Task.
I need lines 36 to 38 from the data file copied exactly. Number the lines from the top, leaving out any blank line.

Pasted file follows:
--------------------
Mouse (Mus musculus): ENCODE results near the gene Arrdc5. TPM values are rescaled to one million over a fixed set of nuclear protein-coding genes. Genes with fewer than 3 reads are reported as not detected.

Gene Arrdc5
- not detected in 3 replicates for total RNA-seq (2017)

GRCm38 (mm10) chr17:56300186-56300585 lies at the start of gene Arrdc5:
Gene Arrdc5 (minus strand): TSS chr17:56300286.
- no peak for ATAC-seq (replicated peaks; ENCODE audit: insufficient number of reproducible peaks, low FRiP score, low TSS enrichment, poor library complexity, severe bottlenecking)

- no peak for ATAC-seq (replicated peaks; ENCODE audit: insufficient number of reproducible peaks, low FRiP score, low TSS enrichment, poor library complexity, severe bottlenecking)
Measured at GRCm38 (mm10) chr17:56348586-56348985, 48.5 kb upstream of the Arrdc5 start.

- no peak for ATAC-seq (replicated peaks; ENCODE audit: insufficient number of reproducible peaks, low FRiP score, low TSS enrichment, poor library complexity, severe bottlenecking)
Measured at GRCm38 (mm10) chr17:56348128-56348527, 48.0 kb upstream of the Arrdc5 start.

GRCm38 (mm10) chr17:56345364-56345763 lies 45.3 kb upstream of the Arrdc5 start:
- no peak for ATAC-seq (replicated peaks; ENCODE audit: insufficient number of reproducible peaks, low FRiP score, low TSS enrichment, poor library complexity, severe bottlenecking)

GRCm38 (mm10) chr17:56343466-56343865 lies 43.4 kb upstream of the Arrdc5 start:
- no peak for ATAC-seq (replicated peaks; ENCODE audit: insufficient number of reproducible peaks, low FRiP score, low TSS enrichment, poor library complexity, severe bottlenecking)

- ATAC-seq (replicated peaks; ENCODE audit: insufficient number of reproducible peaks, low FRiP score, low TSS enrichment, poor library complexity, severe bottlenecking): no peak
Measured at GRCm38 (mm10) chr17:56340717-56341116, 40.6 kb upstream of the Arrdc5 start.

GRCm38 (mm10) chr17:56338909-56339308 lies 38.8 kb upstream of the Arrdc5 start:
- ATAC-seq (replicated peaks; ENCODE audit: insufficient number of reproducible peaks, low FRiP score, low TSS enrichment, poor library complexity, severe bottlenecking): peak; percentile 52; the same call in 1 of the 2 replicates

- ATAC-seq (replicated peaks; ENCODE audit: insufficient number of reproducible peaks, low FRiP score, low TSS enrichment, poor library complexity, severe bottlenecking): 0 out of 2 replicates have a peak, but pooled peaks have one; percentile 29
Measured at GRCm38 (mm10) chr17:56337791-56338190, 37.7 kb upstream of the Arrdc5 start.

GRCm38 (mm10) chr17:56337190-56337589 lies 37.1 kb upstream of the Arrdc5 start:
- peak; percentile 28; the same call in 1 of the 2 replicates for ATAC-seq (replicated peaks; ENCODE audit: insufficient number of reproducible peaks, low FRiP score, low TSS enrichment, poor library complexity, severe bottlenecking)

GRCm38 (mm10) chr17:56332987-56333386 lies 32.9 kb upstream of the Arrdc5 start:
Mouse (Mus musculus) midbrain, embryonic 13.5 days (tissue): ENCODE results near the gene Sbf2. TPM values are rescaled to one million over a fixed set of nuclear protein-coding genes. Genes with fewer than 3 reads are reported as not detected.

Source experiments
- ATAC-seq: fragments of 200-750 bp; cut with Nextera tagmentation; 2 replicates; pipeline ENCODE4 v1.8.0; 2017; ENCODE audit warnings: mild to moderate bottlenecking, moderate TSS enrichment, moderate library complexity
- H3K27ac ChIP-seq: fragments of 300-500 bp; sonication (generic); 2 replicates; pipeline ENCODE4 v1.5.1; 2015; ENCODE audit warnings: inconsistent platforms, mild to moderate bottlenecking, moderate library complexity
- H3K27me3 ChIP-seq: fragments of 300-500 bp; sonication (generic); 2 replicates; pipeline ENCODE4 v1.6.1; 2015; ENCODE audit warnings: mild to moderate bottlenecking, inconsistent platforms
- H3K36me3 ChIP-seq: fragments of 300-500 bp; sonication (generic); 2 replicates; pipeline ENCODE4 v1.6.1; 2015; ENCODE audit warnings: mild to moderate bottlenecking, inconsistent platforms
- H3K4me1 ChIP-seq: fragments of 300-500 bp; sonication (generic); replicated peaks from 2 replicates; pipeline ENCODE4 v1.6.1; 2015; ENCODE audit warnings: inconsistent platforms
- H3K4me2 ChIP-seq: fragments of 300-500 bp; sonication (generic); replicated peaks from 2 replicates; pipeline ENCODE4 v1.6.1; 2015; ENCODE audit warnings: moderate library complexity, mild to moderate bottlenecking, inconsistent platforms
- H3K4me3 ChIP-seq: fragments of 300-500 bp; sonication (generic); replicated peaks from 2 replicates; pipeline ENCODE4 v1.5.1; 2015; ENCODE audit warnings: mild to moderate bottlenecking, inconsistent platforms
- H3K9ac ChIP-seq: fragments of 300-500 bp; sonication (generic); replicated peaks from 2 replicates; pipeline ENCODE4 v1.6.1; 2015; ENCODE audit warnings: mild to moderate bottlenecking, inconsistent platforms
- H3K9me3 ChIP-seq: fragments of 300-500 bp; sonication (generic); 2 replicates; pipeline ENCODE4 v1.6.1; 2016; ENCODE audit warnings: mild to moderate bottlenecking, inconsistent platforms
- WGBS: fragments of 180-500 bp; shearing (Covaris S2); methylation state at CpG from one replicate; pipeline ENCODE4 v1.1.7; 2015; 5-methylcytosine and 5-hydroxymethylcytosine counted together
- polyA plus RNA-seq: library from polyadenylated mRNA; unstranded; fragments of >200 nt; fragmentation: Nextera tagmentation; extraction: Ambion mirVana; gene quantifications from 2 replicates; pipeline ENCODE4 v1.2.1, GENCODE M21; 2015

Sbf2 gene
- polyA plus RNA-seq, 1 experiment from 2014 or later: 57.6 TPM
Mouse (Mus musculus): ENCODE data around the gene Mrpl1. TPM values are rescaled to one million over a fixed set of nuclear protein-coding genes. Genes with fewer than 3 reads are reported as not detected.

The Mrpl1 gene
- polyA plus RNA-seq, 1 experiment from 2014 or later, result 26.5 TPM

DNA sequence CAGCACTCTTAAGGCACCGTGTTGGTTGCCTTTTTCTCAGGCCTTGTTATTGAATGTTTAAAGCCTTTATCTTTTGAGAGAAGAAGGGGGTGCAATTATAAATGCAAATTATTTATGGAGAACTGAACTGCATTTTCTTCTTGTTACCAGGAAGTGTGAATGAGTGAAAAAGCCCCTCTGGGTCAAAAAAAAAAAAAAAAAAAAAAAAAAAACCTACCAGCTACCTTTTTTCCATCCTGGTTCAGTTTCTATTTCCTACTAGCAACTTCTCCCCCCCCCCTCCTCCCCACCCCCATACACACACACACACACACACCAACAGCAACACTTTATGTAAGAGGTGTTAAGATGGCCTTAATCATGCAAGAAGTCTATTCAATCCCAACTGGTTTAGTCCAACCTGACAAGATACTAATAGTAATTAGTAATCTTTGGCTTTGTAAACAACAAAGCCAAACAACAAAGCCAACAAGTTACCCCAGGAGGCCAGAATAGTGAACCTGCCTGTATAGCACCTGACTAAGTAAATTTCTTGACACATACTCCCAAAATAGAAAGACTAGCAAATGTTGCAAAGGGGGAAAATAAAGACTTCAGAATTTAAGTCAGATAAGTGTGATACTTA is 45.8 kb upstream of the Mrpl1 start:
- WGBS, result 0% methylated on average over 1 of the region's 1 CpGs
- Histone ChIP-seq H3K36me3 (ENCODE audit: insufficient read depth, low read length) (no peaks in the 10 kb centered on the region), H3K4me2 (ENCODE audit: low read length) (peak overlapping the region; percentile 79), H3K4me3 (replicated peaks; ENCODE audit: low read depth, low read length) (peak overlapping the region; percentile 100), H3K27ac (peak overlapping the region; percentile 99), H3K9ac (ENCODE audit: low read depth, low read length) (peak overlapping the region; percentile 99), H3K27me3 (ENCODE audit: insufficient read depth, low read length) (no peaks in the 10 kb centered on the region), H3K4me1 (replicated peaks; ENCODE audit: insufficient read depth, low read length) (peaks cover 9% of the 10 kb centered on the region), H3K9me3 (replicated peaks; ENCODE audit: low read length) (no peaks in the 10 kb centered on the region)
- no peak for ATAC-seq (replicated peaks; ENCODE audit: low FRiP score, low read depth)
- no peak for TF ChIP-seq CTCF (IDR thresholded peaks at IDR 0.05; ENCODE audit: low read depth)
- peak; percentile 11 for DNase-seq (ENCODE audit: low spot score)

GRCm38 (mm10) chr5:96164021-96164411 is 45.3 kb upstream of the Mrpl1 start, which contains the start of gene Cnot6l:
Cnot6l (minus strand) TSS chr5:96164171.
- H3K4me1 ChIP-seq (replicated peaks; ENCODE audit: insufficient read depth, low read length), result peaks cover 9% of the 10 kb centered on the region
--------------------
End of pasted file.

- polyA plus RNA-seq: library from polyadenylated mRNA; unstranded; fragments of >200 nt; fragmentation: Nextera tagmentation; extraction: Ambion mirVana; gene quantifications from 2 replicates; pipeline ENCODE4 v1.2.1, GENCODE M21; 2015

Sbf2 gene
- polyA plus RNA-seq, 1 experiment from 2014 or later: 57.6 TPM